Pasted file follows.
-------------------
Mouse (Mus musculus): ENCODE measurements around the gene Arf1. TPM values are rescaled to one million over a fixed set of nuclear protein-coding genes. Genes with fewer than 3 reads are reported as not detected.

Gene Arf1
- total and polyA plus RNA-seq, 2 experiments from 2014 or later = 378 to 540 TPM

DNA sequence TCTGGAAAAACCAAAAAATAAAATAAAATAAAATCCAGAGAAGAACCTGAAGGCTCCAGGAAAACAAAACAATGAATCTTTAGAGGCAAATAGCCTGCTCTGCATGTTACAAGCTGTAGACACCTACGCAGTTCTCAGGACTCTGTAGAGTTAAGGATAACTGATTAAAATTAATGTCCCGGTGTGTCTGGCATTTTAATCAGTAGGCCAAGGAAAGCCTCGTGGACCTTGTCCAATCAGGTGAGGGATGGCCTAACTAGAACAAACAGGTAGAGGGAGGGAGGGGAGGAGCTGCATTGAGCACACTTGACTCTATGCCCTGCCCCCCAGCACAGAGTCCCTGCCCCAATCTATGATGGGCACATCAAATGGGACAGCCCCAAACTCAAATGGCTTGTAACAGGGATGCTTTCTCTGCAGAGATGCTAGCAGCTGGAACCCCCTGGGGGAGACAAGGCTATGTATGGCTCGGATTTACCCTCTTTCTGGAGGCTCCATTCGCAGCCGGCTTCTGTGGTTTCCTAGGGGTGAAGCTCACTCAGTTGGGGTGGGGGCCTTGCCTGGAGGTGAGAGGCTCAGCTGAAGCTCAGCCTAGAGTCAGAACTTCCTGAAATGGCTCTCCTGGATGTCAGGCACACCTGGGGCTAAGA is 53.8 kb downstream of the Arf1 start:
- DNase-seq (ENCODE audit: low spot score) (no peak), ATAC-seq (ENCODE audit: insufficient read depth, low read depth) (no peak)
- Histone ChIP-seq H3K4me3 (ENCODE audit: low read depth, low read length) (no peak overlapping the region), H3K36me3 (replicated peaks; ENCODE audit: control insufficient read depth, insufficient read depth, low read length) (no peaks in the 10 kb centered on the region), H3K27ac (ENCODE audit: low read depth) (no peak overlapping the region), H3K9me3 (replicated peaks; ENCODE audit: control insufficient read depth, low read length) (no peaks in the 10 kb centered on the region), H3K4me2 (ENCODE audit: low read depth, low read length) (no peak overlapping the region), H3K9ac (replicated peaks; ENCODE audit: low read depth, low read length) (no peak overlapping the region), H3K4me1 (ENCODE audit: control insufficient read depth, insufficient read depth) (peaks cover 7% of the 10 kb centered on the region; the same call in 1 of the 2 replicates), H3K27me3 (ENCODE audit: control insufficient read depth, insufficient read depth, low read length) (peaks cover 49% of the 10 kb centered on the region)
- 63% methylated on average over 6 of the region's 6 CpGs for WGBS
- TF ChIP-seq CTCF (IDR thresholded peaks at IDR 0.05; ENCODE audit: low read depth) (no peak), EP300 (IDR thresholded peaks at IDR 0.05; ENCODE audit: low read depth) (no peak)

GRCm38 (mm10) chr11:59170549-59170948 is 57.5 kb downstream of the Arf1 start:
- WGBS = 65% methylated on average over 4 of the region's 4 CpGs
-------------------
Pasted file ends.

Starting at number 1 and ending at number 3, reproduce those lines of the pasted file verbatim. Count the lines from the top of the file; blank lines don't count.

Mouse (Mus musculus): ENCODE measurements around the gene Arf1. TPM values are rescaled to one million over a fixed set of nuclear protein-coding genes. Genes with fewer than 3 reads are reported as not detected.

Gene Arf1
- total and polyA plus RNA-seq, 2 experiments from 2014 or later = 378 to 540 TPM